Congress should extend the EB-5 visa program for foreign investors as a way to spur the economy, now that the country is facing the danger of another recession, experts consulted by Efe said Thursday.

"This program helps create jobs here and has had great bipartisan support in the past. It's like an economic stimulus plan without costing U.S. taxpayers anything.... It's something where everyone wins, both our country and the foreign investors," said Peter D. Joseph, executive director of the Association to Invest In the USA, or IIUSA, based in Chicago.

"We live in a hyperconnected world, where capital and human resources flow across borders, and this program responds to that macroeconomic reality. The United States is facing a slow economic recovery and Europe is already in crisis," he added.

Created in 1990, the EB-5 program expires on Sept. 30 and, to date, only the Senate has approved a new extension for another three years.

Although implementing the program would not entail any cost, it is not clear if the House of Representatives will approve it when lawmakers return to resume the legislative session next month.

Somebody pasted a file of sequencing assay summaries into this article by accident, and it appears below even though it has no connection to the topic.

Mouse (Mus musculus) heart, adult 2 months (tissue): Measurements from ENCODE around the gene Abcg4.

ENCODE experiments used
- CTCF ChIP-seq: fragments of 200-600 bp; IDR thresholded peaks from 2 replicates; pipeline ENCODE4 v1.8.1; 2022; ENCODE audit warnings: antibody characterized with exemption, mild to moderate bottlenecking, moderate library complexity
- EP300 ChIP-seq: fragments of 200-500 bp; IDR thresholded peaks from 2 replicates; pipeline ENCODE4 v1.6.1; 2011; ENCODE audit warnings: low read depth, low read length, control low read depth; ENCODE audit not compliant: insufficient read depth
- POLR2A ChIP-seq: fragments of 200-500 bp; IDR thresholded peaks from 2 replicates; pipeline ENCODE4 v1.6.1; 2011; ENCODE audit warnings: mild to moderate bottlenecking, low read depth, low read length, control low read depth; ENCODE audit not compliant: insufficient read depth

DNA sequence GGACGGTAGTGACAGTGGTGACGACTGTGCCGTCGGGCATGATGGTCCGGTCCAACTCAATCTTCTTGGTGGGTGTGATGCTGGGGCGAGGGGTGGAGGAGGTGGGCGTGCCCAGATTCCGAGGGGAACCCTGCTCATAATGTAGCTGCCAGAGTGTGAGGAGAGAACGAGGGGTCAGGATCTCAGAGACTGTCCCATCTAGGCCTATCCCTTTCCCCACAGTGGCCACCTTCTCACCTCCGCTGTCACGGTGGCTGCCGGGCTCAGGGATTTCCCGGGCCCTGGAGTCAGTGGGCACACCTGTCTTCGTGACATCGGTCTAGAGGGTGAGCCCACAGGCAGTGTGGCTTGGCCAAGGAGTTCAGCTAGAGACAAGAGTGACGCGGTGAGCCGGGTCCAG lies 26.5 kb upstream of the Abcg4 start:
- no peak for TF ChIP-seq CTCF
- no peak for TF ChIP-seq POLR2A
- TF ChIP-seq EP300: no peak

According to IIUSA, the program will help to create about 40,000 jobs over the next two years. The consensus of economists is that, with an unemployment rate of 8.3 percent, the United States needs to create around 300,000 jobs a month to establish a trend toward economic recovery.

"This program was not a magic pill for economic recovery, it's not going to solve all the economic problems we have, but it's essential (to have it) in our toolbox and must be on the table," Joseph argued.

Meanwhile, immigration attorney Randy Sidlosca, with the Arnstein and Lehr law firm, said that the program is very popular among investors in Latin America, above all in Venezuela and Mexico, who are seeking a safe haven for their investments.

"From Latin American, the majority of those who are requesting these visas are Venezuelans, although there are also Mexicans. In Fiscal Year 2012, the five main countries were China, South Korea, Taiwan, Iran and Venezuela," Sidlosca said.

"We have many investors from Mexico who are requesting these visas, unfortunately to leave the country because of the issue of public safety," he said. "In the case of Venezuela, the majority are asking (for the visas) because of the political issue, because they're seeking opportunities here in the U.S."

Sidlosca said he was confident that the approval of the extension will not run into any obstacles in Congress because, although it is an election year, "this is something that has to do with the creation of jobs."

The EB-5 program, which sets an annual limit of 10,000 permanent residence cards, requires a foreigner to invest a minimum of $500,000 and help to create at least 10 full-time jobs, among other requirements. EFE